Governor Gavin Newsom is proposing large-scale investments in mental health care in California. A longtime vocal advocate for mental health care reform, Newsom’s state budget proposal, released January 10, emphasized the impacts of untreated mental illness on communities in California.

“In any given year, one in four families in California deal with a mental health condition,” said Newsom in an article he wrote on Medium in 2018. “It’s hard to think of a public policy issue not impacted by the state of mental healthcare.”

Newsom’s budget proposal promised aggressive investments in early intervention and detection, a reorganization of the state’s approach to mental health care, and vast improvements to treatment access.

The budget proposal includes the following lines that connect directly with the work of AIM:

  • $25 million for innovative programs that provide effective early detection and treatment for young people in the early stages of psychosis-related illness.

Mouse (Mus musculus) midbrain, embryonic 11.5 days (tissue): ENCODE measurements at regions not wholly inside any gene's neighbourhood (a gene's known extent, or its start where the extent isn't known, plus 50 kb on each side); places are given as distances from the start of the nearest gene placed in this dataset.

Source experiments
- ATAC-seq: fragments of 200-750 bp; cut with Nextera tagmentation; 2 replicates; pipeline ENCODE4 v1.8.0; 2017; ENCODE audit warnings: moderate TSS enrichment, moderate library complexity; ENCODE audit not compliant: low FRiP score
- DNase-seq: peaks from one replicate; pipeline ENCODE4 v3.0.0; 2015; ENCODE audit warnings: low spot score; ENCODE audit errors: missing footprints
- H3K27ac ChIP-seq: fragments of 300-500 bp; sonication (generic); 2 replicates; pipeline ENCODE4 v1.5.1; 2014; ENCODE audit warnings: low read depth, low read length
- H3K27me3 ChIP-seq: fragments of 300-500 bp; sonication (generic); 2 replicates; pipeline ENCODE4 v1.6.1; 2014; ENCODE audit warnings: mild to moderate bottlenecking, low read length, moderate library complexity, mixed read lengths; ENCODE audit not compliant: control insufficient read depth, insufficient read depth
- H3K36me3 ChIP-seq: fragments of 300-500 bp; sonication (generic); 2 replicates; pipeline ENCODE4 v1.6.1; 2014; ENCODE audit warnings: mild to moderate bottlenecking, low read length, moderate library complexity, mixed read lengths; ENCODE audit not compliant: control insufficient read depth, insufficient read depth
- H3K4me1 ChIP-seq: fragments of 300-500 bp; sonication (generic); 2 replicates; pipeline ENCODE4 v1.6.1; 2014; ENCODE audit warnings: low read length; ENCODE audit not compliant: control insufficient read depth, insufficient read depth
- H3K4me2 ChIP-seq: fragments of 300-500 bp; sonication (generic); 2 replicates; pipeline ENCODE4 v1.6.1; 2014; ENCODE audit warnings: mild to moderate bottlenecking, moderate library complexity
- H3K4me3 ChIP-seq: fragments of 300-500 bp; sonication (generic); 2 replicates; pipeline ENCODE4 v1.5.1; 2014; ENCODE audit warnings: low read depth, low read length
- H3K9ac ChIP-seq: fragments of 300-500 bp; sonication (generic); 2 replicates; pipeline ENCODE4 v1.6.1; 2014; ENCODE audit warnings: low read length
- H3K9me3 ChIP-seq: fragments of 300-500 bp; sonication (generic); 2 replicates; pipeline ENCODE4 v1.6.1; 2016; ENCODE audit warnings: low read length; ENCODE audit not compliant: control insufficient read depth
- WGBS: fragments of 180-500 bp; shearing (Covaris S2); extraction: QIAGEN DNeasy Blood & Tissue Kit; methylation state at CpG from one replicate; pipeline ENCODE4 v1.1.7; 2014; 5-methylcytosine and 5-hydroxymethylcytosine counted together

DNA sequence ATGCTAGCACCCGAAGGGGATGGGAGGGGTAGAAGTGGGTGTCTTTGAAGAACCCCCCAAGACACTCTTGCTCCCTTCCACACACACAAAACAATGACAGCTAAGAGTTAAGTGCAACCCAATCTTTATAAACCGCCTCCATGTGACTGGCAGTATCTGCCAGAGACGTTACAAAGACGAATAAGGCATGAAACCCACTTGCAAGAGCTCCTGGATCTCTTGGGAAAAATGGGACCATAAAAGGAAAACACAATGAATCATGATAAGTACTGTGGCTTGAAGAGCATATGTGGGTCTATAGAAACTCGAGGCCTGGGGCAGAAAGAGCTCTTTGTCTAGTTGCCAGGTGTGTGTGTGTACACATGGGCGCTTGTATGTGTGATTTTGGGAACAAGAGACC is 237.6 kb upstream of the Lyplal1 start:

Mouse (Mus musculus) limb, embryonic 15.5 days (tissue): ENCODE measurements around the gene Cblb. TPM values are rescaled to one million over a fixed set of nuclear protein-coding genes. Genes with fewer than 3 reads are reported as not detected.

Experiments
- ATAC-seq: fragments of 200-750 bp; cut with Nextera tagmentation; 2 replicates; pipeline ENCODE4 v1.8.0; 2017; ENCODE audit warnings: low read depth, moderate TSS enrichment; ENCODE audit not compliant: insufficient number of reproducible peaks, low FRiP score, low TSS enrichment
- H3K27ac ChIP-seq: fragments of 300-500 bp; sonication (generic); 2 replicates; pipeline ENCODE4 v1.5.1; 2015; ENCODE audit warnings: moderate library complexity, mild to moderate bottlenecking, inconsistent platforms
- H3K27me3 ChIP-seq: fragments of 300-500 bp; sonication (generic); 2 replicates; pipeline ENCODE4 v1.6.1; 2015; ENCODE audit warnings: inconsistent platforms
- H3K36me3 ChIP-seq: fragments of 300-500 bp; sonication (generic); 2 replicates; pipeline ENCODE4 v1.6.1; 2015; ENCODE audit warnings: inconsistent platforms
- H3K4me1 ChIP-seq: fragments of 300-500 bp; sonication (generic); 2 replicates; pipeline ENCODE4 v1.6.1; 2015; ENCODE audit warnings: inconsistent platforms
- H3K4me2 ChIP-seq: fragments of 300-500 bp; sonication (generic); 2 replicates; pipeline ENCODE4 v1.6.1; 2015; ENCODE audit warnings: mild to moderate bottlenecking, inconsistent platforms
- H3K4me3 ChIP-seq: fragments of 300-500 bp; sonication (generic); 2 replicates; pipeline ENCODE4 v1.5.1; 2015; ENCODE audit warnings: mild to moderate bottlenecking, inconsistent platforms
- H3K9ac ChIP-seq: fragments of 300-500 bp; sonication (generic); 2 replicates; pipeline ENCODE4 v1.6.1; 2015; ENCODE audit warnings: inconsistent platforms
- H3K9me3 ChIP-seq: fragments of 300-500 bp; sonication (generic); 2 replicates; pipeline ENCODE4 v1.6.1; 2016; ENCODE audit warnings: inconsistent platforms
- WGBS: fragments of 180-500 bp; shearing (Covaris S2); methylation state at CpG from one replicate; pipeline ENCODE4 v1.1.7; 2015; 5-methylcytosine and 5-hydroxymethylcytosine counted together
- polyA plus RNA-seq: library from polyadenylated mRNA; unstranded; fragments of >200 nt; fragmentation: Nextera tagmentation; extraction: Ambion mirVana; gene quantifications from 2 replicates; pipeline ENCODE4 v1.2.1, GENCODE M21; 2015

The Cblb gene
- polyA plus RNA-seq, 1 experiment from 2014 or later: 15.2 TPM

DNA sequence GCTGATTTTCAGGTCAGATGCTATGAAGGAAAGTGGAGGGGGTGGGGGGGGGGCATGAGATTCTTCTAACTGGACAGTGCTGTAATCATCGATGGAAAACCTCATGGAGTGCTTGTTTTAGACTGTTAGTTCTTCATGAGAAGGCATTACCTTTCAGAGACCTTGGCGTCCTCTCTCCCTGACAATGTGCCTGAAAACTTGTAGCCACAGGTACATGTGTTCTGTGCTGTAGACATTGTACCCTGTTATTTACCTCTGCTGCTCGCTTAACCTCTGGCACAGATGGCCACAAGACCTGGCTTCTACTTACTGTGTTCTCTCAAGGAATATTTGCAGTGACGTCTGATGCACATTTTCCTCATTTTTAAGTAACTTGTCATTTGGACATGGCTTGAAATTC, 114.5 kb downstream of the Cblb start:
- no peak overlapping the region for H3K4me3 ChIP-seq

• $45 million to fund screening for ACES – or Adverse Childhood Experiences. This is rooted in research that has found a direct correlation between chronic adversity in childhood and later onset of physical and mental illness. That same research has found that early detection and intervention can reverse that damage.
  • $5.3 million to bolster mental health counseling at the University of California campuses.
  • $50 million to grow the mental health workforce by increasing training opportunities.
  • $20 million to expand training for law enforcement on how to de-escalate encounters with people in psychiatric crisis.

And the following proposals which will help position California as a leader in mental health care:

  • $500 million in state funding to site and build emergency shelters and permanent supportive housing for people who are living homeless with a serious mental illness.
  • Expediting allocation of bond awards from the “No Place Like Home” program, which will generate $2 billion in new funding to get people who are living homeless with serious mental illness off the streets and into long-term recovery.
  • Streamlining California’s Environmental Quality Act to make it easier to build housing and treatment facilities for people with serious mental illness.
  • $100 million to expand “whole-person care” pilot programs, which offer intensive wrap-around services to people with progressed and debilitating mental illness.

Photo by LA Times